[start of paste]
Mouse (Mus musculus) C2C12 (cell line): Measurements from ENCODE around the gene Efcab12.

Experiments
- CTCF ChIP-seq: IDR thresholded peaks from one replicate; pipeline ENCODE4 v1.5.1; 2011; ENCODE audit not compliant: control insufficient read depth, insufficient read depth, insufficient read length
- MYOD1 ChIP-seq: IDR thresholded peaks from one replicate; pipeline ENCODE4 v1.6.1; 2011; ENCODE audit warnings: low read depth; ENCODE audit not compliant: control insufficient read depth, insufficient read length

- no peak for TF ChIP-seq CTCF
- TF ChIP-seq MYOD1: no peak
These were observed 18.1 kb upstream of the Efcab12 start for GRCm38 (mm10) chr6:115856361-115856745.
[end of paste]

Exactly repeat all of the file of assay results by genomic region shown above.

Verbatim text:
Mouse (Mus musculus) C2C12 (cell line): Measurements from ENCODE around the gene Efcab12.

Experiments
- CTCF ChIP-seq: IDR thresholded peaks from one replicate; pipeline ENCODE4 v1.5.1; 2011; ENCODE audit not compliant: control insufficient read depth, insufficient read depth, insufficient read length
- MYOD1 ChIP-seq: IDR thresholded peaks from one replicate; pipeline ENCODE4 v1.6.1; 2011; ENCODE audit warnings: low read depth; ENCODE audit not compliant: control insufficient read depth, insufficient read length

- no peak for TF ChIP-seq CTCF
- TF ChIP-seq MYOD1: no peak
These were observed 18.1 kb upstream of the Efcab12 start for GRCm38 (mm10) chr6:115856361-115856745.